Seven seniors from concentrations administered by the MCB department—Clara Cousins (MCB and Computer Science ‘20), Michael Gao (CPB ‘20), Tessa Han (MCB and Statistics ‘20), Spencer Kim (Neuro ‘20), Irene Lu (MCB ‘20), Sally Nijim (CPB ‘20), and Alexander Ren (Neuro ‘20)—have been elected to the prestigious Phi Beta Kappa (PBK) honor society.
The email notifying them of their PBK induction arrived just moments after the university-wide virtual commencement ceremony. “It was a nice surprise and an honor to receive the email about joining PBK on commencement day,” Lu says. “I was so focused on all the various graduation videos that I could barely believe that there was more to celebrate.”
“Learning about my induction into PBK was a sweet conclusion to Commencement week,” Ren agrees. “I was definitely surprised and very happy…but, as with the rest of this senior spring, I was also a bit sad that we wouldn’t be able to do the longstanding in-person exercises.”
The next day, the Harvard chapter of PBK held a virtual induction ceremony over a Zoom call. “The faculty officers explained the history of PBK and took turns reading our names, which gave it a nice ceremonial feel even though it was held over Zoom,” Gao says.
“With a lot of turmoil at Harvard and beyond, it is nice to be reminded of some bigger core values and long-term goals of higher education,” Cousins says, adding that she is honored to represent Harvard in PBK.
As newly-minted members of the honor society, these seniors are now part of a tradition of honoring academic excellence in the liberal arts that stretches back to 1776 and a network of students and alumni that crisscrosses the country.
Each year, the Harvard chapter of PBK, called Alpha-Iota, inducts 48 seniors in the fall, 24 juniors in the spring, and several more graduating seniors around commencement time. Candidates for induction are chosen based on their GPAs and recommendations from faculty with an emphasis on inducting students who demonstrate exceptional academic breadth.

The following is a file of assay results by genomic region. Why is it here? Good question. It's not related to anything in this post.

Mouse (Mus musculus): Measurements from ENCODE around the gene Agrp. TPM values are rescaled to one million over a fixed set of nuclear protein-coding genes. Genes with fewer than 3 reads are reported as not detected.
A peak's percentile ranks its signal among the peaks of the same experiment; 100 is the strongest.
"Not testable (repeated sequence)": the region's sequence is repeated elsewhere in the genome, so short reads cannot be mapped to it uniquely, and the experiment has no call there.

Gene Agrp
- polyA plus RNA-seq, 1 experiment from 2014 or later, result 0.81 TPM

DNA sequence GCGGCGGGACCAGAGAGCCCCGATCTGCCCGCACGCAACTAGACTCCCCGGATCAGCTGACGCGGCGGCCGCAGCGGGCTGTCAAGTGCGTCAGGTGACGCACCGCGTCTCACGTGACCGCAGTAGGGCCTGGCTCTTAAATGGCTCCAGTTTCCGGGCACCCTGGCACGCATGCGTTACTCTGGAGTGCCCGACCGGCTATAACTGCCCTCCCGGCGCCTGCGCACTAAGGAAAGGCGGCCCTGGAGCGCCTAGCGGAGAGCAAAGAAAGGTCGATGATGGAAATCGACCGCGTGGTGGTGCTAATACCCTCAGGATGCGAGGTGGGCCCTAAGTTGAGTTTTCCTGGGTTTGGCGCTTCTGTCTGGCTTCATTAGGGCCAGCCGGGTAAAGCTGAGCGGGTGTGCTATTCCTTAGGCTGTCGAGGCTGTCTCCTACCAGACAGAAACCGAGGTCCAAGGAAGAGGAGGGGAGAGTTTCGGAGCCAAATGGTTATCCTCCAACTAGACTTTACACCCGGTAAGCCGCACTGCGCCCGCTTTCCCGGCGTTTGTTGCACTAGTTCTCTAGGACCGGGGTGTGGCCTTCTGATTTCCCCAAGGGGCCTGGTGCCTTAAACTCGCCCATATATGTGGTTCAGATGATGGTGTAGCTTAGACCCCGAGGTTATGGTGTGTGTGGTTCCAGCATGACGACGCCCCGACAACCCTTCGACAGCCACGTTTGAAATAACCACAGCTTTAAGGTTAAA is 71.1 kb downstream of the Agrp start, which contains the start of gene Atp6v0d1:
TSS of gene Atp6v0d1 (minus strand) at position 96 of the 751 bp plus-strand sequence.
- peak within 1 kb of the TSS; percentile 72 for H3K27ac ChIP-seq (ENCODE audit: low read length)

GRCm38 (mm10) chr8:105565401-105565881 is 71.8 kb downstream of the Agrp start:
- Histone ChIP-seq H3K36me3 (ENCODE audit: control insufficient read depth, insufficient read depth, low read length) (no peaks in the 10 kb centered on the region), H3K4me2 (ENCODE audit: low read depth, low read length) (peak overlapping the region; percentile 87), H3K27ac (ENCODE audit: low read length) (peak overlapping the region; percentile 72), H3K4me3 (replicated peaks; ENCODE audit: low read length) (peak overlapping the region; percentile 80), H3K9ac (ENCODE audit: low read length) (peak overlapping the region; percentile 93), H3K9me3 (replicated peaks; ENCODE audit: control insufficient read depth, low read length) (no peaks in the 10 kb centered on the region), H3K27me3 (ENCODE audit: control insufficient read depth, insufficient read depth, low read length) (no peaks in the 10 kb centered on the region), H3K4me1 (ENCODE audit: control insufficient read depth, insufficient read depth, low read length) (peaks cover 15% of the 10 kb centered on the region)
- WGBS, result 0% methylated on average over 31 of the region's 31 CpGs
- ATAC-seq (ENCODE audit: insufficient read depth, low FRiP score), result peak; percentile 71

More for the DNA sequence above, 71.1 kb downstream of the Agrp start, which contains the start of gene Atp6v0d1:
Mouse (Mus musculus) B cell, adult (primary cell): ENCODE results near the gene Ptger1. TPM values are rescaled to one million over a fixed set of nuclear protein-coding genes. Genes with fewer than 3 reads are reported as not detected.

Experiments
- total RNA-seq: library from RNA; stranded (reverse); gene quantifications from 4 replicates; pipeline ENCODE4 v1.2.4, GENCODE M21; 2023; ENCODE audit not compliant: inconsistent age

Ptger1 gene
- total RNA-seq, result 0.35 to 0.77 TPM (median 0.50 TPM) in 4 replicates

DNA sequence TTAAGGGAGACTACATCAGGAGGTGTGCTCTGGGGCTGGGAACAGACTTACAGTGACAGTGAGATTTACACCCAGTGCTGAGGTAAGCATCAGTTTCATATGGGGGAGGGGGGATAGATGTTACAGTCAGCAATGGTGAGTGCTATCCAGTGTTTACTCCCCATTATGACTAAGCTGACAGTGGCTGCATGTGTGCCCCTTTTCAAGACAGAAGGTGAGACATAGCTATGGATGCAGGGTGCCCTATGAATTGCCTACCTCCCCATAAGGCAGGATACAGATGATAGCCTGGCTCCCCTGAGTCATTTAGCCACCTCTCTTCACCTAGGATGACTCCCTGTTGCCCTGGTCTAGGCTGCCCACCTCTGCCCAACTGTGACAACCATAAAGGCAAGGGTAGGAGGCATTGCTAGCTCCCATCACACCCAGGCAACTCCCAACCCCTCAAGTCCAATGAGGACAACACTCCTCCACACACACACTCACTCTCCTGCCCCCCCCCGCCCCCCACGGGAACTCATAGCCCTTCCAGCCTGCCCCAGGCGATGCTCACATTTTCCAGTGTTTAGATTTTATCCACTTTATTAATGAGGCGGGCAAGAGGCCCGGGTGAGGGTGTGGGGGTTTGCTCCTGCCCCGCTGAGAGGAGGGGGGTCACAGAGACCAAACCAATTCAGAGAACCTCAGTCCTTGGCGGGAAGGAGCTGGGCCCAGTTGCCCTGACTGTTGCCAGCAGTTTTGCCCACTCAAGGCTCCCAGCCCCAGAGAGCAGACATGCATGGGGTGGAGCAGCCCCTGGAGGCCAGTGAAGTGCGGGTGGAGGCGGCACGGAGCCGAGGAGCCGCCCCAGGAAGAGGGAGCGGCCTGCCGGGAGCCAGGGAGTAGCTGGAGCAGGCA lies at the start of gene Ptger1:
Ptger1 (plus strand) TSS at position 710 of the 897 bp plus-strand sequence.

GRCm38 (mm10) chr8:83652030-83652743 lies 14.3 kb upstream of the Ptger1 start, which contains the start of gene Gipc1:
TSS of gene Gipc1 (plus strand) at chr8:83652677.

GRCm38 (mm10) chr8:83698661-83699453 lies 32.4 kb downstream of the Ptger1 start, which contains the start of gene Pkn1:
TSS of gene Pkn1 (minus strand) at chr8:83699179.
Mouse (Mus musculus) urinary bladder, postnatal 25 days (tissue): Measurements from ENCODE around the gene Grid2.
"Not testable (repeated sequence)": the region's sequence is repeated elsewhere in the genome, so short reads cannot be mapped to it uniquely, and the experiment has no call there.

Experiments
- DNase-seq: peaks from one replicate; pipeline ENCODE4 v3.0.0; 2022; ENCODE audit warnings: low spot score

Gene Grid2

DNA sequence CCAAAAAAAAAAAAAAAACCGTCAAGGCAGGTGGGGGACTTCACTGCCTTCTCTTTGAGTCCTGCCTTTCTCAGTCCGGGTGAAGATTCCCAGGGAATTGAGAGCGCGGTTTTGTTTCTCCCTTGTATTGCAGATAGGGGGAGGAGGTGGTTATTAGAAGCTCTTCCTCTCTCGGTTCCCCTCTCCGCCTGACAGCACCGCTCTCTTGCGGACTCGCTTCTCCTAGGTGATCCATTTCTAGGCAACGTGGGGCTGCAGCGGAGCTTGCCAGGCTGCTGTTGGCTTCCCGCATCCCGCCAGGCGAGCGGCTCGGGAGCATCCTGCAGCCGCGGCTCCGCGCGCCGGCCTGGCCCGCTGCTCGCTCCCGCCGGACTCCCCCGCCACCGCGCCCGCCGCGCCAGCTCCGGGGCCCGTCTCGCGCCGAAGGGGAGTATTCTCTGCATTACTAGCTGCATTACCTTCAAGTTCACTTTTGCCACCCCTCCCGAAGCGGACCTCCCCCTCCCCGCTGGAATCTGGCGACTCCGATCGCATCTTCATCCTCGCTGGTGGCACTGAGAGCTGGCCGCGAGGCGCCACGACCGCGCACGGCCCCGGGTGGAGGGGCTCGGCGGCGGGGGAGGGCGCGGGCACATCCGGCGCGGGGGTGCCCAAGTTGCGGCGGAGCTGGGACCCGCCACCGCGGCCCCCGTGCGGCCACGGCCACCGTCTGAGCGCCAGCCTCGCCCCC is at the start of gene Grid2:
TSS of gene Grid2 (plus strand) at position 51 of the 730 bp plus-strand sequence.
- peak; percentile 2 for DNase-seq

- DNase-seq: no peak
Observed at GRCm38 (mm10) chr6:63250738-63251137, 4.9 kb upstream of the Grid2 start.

Many of the new inductees have deep interests in health, mathematics, computer science, and the humanities, as well as biology.
“Academically I’m interested in applying computational methods to gain insight on complex biological problems,” Cousins says. “I believe that huge progress can be made by integrating different perspectives and methods.” She’s currently pursuing these interests by working on computational biology projects for MIT and Dana Farber.
Lu says that becoming an MCB concentrator allowed her to develop a theoretical grounding for her interest in healthcare and business. “I eventually decided to concentrate in MCB because of the breadth of classes it covers in the sciences — I thought it would prepare me well to understand and analyze the current trends and discoveries in healthcare,” she says. “I am also very interested in the intersection of healthcare and business, so I have enjoyed taking economics classes as well as cross-registering at MIT and HLS to learn more about finance.” This fall, Lu will move to New York to work in finance, but she plans to continue pursuing her interest in healthcare.